There should be plenty of continuity in the French midfield this season with Eliott Roudil and Damian Penaud returning for another year, something which should benefit France in getting the ball out to N’Gandebe quickly and in the right positions. Having already featured for France’s development sevens side, look for N’Gandebe to call on that experience and make the most of any broken field opportunities that come his way.
Andrew Porter, Leinster and Ireland
For years, Ireland were producing talented squads at this level but because they didn’t to match up at the scrum with the likes of England and Wales, they tended to come unstuck. That trend had been gradually reversing thanks to the work of their U20 coach, Nigel Carolan, but Porter’s emergence as Ireland’s loosehead last season added significant impetuous to the transformation.
Physically strong in the scrum and with well-polished technique, Porter turned the set-piece from Ireland’s Achilles’ heel into an area of the game where they were able to establish parity with or even an advantage over traditionally dominant packs. The Leinsterman will go head-to-head with France’s Michael Simutoga, Wales’ Leon Brown and England’s Billy Walker over the next two months in what should be a fascinating test of his ability.
Leonardo Mantelli, Rovigo and Italy
Mantelli is the latest in a long line of fly-halves set to deal with the poisoned chalice of trying to fill the shoes of the great Diego Domínguez. Those burdens might be a few years off yet for Mantelli – with Carlo Canna currently auditioning as Italy’s 10 – but he has already received high praise from Alessandro Troncon, Italy’s U20 coach. With over 100 caps as an international scrum-half, Troncon knows a thing or two about what to look for in emerging fly-halves.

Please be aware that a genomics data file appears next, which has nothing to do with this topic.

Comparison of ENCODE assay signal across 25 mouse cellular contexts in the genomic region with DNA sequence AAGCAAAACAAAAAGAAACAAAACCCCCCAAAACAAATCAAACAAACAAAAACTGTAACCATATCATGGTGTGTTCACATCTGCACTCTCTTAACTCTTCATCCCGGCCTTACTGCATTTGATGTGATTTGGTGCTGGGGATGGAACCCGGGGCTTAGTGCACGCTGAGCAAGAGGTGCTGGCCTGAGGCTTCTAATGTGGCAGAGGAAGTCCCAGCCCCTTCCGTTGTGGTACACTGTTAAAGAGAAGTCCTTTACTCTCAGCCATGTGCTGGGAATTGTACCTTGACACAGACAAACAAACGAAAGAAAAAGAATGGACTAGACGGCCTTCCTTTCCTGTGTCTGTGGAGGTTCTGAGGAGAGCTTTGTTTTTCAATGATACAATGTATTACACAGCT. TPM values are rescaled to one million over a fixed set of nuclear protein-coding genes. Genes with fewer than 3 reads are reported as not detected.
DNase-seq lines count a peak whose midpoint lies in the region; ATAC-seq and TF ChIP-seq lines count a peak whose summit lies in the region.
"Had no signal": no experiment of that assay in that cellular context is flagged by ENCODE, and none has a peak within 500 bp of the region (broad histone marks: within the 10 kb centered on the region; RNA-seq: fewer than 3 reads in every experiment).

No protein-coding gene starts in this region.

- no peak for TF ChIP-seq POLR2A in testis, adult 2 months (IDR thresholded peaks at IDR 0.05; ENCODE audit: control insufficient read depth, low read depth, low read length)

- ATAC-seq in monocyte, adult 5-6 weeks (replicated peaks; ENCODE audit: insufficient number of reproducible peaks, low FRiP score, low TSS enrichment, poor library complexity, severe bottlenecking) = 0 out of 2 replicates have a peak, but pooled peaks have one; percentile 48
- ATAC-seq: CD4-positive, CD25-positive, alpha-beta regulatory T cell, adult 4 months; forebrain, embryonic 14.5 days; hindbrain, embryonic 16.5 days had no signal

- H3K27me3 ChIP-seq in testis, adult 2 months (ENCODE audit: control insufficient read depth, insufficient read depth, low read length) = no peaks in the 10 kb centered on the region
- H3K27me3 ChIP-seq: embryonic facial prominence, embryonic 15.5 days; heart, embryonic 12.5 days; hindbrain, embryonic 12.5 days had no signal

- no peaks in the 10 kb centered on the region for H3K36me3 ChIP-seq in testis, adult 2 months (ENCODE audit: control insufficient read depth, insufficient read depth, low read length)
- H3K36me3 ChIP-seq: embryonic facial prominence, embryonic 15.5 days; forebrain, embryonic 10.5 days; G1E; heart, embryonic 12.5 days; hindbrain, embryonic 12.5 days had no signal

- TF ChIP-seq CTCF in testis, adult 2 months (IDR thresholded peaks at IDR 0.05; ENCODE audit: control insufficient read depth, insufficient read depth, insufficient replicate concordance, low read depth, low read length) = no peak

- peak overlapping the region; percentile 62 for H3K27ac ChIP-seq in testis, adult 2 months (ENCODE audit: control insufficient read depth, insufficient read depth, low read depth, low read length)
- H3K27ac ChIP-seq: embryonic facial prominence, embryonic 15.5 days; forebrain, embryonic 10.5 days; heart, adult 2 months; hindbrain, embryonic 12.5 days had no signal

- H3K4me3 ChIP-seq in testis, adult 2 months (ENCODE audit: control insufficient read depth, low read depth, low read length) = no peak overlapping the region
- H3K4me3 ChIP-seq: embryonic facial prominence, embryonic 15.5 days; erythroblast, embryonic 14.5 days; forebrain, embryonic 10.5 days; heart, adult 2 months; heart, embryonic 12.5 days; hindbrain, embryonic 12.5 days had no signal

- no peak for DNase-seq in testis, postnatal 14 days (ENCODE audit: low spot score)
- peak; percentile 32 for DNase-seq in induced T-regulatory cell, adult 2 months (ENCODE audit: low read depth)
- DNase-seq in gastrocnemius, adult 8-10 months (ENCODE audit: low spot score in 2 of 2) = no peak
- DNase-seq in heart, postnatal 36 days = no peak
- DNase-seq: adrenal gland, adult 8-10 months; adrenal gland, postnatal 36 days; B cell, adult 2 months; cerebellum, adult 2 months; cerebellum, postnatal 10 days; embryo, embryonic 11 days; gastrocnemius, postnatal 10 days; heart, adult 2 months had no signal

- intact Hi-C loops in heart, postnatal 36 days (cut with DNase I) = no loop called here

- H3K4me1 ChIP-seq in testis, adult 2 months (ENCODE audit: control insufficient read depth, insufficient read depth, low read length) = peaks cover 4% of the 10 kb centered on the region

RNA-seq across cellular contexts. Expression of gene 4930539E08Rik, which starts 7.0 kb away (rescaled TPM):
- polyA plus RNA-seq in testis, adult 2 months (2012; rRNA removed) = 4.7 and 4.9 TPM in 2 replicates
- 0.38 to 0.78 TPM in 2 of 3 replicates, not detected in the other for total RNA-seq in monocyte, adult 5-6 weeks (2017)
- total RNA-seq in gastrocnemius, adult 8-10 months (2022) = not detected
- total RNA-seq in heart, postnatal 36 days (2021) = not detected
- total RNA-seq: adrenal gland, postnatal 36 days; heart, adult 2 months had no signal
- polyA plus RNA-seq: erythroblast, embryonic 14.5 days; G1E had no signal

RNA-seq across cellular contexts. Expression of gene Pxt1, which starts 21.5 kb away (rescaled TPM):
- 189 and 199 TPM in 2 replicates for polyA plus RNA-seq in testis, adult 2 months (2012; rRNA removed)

Mantelli will likely line up outside scrum-half Charly Trussardi, another of Italy’s more noteworthy players, and though the Azzurri are not expected to make much of an impact at this year’s tournament, the play of the promising half-back pair should have a long-term impact on the prospects of Italian rugby. You can probably list Conor O’Shea among those keen to see how Mantelli develops over the next few years.
Archie White, Harlequins and England
The 18-year-old flanker already has two European appearances in the quarters of Quins under his belt and is a strong candidate to feature alongside Joshua Bainbridge on England’s flanks during the tournament. White was captain of Quins’ academy side last season and though his inexperience is unlikely to see him captain England this year, he should take on a prominent leadership role and push to captain the side next season.
The flanker brings plenty of ability at the breakdown – both fetching and on the clear-out – but has big shoes to fill, following in the footsteps of recent impressive blindsides Lewis Ludlam, Charlie Beckett and Ross Moriarty. He is held in very high regard by the coaching staff at Quins and don’t be surprised if he quickly becomes one of the most important players for this England side, despite his lack of experience at U20 level. Between White and Bainbridge, England should have two of the more dynamic flankers in the tournament.